New Brunswick Follows Other Provinces
The franchise industry is having an increasingly large impact on the Canadian economy, with franchised businesses accounting for 40 percent of all retail sales. Provincial legislators are taking note of this growing industry and, in response, are introducing and passing legislation that addresses many of the perceived issues that arise between franchisors and franchisees. Most recently, the Province of New Brunswick passed franchise legislation (the "New Brunswick Act"), making it the fourth Canadian province to adopt such legislation, after Alberta, Ontario, and Prince Edward Island.
On June 26, 2007, the New Brunswick Act passed through the final step in the legislative process, with only slight amendments from the version originally introduced on February 23. It moved through the legislative process quite quickly largely because the government received very little opposition to the bill, even during public consultation. However, despite its momentum, the New Brunswick act will not come into effect until its regulations are finalized. At the time of writing, the draft regulations have not yet been released, so it is difficult to predict when the regulations will be adopted, but there is speculation that the draft regulations will be released for public comment in this fall, followed by a period of time for consideration and amendment.
As is the case with the franchise legislation in each of the other provinces, the details of what must be included in a disclosure document will be set out in the regulations to the New Brunswick Act. As a result, it is expected that the draft regulations will attract more public comment than did the act itself, given the substantive issues that will presumably be addressed in the regulations. The Canadian Franchise Association, for instance, has requested to be consulted on the draft regulations.
Since the New Brunswick Act is based on the legislation already in effect in Alberta, Ontario, and Prince Edward Island, one can infer that the regulations attached to the New Brunswick Act will be fairly comparable to the regulations in place in each of those other provinces.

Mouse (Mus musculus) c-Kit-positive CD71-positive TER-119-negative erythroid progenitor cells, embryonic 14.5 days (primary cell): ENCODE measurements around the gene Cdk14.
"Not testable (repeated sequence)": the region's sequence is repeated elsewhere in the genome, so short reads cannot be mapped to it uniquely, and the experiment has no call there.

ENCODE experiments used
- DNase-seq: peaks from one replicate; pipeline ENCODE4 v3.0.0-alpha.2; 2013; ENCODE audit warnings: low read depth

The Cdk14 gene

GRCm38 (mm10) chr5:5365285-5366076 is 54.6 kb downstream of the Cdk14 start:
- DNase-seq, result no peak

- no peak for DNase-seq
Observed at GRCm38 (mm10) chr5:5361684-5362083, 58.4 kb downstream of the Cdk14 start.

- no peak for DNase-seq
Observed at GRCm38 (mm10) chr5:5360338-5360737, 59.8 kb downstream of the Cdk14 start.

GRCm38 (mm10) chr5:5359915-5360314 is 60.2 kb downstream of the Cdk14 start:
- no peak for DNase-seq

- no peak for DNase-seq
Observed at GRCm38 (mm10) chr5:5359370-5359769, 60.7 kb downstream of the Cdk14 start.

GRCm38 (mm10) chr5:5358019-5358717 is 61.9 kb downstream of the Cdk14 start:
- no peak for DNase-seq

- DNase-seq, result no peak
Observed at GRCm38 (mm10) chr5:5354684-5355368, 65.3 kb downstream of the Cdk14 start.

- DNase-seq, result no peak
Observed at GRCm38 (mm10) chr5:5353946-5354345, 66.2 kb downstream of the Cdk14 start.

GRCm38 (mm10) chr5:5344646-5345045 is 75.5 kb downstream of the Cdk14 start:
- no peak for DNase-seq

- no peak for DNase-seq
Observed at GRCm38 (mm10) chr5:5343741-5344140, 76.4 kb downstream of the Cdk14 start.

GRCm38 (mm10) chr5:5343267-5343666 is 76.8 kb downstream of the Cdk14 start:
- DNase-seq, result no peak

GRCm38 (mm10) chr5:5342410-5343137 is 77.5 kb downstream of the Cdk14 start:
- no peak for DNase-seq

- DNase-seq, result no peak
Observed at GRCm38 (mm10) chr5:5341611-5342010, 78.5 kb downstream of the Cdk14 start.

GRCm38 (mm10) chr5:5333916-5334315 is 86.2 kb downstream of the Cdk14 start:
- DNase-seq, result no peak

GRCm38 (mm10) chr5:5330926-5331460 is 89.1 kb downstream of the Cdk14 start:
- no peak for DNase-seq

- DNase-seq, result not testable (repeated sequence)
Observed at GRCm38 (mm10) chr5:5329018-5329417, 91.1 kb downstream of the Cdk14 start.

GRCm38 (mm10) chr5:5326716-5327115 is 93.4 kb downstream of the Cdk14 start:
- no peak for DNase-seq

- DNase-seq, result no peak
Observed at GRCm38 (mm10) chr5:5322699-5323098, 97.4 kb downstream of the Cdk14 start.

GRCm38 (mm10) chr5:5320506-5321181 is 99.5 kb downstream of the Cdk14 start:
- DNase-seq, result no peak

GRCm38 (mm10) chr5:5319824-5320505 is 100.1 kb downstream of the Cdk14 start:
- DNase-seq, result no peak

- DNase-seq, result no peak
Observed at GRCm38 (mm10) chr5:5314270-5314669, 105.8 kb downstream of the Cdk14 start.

A notable difference between the New Brunswick Act and the legislation in the other three provinces relates to dispute resolution. The New Brunswick Act provides that any party to a franchise agreement who has a dispute with one or more of the other parties to the franchise agreement may deliver a notice of dispute to the other party. Within 15 days of the delivery of such notice, the parties shall attempt to resolve the dispute. If the dispute is not resolved, either of the parties may deliver a notice to mediate. If the mediation is unsuccessful, information such as the costs incurred at the mediation may be disclosed to a court, tribunal, or arbitrator, which may in turn affect partiesâ€™ costs at trial. The New Brunswick Act is the only franchise statute in Canada that includes such a dispute resolution provision.
Aside from that single notable difference, the New Brunswick Act is quite similar to the franchise statutes in Alberta, Ontario, and Prince Edward Island. Like those laws, the New Brunswick Act 1) imposes an obligation on franchisors to provide pre-sale disclosure to prospective franchisees; 2) imposes a duty of fair dealing on both franchisors and franchisees; and 3) grants to franchisees the right to associate.
While the public comment anticipated with respect to the regulations to the New Brunswick Act may slow the momentum of its progress through the legislative process, it should not prevent the act from ultimately coming into effect. It is anticipated that the draft regulations will be released in the fall of 2007, with the effective date for the legislation in 2008. At that time, we will be able to confirm whether New Brunswick has in fact followed the examples of Alberta, Ontario, and Prince Edward Island in drafting its regulations.
A full version of the New Brunswick Act is available online at www.gnb.ca/0062/acts/BBA-2007/Chap-F-23-5.pdf
Jayne Westlake is an associate at Cassels Brock & Blackwell LLP, one of Canadaâ€™s leading law firms in the area of franchise and distribution law.
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